There are a few general types of synchronous multiplayer that have different characteristics and experiences.  For example, poker games are very much synchronous multiplayer and have had huge success on iOS.  There’s no question that there is room for short-session synchronicity – games that last 1 – 5 minutes but involve other live players (poker, puzzle battles, some collectible card games, various mini-games, etc.).  Quick turnover helps with matchmaking (long games tie up players, reducing the pool of available players for new entrants) and the session length remains palatable for mobile users.

On the other end of the spectrum are action-oriented, mid-length games like first person shooters, DotA-style, real time strategy, MMORPG, etc.  Even for this model, there are some games out there already, like the “N.O.V.A.” series, Order and Chaos, and the upcoming Solstice Arena, that have more traditional live multiplayer.   These don’t work as well for the stereotypical mobile use case of standing in line or waiting for the bus, but as has been pointed out we are seeing longer play sessions, especially with tablets, that make sense for even these types of multiplayer.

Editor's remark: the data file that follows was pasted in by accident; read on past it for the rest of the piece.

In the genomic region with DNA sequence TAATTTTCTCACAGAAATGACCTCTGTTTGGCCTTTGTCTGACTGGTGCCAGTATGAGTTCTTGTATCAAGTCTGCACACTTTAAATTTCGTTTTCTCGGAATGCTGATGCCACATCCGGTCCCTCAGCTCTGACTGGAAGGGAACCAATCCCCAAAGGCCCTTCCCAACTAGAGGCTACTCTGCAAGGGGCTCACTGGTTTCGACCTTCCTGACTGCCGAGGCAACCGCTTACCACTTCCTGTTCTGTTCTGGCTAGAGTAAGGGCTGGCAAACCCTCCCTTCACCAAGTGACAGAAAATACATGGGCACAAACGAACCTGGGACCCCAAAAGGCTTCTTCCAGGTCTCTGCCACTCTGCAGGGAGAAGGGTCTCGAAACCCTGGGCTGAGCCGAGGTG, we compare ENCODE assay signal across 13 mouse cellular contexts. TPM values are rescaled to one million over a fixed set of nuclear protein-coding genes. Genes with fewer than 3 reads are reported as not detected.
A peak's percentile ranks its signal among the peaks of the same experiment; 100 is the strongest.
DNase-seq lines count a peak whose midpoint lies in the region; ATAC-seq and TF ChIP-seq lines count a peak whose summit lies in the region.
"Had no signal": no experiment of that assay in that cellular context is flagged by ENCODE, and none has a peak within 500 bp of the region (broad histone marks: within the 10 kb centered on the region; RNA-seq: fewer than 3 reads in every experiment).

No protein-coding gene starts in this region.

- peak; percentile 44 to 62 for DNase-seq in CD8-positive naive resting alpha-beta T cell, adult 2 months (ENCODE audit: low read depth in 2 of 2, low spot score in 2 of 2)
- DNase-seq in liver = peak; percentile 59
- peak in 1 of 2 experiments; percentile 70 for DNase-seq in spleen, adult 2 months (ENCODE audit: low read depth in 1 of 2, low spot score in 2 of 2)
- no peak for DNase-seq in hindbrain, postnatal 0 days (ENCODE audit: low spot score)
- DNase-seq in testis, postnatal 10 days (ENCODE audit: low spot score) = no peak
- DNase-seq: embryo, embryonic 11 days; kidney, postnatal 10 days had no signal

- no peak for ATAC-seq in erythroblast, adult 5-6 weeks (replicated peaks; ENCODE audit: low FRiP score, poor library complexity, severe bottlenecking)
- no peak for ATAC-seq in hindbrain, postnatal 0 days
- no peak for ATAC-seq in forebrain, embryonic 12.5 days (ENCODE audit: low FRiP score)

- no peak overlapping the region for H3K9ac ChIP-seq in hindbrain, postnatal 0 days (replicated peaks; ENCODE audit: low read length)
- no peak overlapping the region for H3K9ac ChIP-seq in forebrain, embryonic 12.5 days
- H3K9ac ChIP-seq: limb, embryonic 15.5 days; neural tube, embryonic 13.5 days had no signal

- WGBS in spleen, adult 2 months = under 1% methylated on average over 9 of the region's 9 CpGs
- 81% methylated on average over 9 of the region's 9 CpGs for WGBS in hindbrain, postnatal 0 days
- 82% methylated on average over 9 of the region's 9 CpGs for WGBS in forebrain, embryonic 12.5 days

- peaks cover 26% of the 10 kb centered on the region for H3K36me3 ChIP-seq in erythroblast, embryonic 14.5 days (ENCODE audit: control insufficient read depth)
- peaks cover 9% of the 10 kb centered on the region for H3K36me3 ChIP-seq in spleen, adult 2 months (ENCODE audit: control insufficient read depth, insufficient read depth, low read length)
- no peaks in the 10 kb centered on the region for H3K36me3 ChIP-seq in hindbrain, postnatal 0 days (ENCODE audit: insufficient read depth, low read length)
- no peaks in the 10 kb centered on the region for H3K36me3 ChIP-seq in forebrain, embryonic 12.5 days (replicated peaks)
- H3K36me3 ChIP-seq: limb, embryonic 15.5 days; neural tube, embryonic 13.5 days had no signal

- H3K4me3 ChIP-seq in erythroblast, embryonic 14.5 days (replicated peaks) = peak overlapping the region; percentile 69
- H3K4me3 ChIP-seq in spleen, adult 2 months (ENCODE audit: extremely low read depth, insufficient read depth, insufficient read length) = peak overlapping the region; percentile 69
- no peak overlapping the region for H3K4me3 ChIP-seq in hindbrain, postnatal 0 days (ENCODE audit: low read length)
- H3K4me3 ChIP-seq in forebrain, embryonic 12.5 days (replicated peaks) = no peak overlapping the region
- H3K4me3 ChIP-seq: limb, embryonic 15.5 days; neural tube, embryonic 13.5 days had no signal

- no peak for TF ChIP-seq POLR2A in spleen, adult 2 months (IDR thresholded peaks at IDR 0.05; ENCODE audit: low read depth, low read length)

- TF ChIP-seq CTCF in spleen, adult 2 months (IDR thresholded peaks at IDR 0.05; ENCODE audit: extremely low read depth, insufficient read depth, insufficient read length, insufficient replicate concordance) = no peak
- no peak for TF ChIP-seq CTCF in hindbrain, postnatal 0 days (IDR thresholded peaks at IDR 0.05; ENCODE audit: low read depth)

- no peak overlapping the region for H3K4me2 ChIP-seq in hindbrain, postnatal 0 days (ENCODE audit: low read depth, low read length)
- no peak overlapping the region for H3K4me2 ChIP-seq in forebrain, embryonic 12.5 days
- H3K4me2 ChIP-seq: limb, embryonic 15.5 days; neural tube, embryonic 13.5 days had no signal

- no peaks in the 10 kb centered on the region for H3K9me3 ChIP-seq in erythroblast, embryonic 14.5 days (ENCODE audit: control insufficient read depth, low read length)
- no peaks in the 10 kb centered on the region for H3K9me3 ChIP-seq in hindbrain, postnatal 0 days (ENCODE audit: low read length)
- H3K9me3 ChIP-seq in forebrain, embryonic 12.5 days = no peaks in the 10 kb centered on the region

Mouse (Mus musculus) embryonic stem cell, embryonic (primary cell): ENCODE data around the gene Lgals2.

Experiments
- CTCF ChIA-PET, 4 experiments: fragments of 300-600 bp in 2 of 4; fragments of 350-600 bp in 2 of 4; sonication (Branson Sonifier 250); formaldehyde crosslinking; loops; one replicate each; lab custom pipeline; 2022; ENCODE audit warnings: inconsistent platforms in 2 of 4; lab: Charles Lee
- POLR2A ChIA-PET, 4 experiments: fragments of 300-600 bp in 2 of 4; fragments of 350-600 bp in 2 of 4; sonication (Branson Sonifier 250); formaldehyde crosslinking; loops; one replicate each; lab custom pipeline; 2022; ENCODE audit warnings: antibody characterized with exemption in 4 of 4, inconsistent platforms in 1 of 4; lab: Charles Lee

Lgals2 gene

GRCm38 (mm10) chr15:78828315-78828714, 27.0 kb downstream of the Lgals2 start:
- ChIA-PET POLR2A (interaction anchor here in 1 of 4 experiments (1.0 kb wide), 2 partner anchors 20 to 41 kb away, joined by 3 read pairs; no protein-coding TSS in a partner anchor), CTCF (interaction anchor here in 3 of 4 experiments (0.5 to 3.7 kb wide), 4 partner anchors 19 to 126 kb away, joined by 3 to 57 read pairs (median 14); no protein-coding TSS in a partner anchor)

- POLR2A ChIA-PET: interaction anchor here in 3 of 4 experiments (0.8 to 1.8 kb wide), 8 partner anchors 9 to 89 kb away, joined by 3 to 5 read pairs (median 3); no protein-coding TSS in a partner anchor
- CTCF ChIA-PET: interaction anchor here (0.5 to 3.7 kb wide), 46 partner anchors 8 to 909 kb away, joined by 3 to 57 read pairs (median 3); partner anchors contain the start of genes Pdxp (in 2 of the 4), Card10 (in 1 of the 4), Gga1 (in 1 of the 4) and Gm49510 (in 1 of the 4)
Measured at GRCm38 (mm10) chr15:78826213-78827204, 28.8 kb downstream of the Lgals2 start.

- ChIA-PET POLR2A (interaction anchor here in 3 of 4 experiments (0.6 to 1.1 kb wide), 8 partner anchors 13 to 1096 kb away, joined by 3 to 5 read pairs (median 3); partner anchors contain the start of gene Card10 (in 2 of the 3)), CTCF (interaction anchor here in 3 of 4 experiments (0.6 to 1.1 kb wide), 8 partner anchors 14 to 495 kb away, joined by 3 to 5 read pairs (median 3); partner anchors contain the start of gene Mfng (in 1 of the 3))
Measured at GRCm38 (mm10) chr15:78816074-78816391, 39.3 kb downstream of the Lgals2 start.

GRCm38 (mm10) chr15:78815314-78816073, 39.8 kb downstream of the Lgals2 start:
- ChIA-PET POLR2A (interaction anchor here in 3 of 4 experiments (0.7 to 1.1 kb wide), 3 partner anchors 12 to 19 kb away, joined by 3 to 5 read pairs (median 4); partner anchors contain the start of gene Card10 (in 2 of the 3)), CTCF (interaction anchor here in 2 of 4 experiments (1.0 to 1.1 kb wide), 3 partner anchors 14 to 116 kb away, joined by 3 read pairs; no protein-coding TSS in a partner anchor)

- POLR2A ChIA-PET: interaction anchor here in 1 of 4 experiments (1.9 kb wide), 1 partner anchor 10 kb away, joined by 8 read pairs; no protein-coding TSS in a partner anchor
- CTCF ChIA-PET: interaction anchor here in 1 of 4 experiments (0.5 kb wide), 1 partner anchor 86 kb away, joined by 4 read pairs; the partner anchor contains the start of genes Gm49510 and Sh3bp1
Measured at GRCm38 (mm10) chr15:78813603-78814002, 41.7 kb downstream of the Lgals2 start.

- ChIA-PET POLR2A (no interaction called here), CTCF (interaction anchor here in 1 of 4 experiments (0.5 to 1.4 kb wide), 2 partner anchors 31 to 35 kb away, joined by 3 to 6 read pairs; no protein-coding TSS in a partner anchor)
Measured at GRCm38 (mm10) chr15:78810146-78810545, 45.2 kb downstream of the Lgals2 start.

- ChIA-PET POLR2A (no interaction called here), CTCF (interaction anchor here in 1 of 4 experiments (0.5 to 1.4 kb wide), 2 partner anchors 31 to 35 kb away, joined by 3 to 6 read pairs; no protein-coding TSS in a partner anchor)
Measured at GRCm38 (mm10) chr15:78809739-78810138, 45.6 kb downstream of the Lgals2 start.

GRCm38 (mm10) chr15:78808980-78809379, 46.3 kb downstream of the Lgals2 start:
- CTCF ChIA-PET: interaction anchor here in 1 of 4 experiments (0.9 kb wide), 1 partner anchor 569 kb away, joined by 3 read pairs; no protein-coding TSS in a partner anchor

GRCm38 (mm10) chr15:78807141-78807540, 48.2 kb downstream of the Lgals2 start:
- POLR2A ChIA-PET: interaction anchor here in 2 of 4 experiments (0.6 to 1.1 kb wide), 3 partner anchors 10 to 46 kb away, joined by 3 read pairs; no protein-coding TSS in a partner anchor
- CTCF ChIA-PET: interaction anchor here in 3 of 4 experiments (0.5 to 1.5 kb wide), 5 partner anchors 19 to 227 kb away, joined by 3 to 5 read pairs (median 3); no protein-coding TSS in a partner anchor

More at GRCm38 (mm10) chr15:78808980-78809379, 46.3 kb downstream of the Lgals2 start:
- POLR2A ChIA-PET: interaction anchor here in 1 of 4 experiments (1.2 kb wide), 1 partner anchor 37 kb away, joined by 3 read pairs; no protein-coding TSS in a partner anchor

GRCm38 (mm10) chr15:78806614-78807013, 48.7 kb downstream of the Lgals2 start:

The line between mobile and computer/console is being blurred more all the time, as the Wii U and the Ouya demonstrate.  With modern mobile processing power, the ability to tether to a TV if you so desire, and physical controllers for those who want them, there is no reason to think that nearly any type of game cannot succeed using mobile devices.

Charles Chapman Director of First Touch Games

For an asynchronous, turn-based game the quality of network connection is pretty much meaningless. It either works or it doesn’t, and the ‘turn data’ taking a few seconds more to arrive makes no difference.

A less than ideal connection for synchronous play, especially in an action based game, has a serious impact on the user experience, and though there are ways of mitigating these issues for some game types, for others it’s more of a challenge. This is of course the same for a console games, but in mobile the number of failure points are increased. Users (rightly) expect stuff to work, and when it doesn’t (often through no fault of the devs), your app reviews can get a hammering.

In answer to the original question though, from our experience there is definitely a market for synchronous multiplayer, but the practicalities, often out of the devs control, make it really tough to execute on. It’s is still something we’re pursuing though, but for now it’s not something we’d build an entire game around.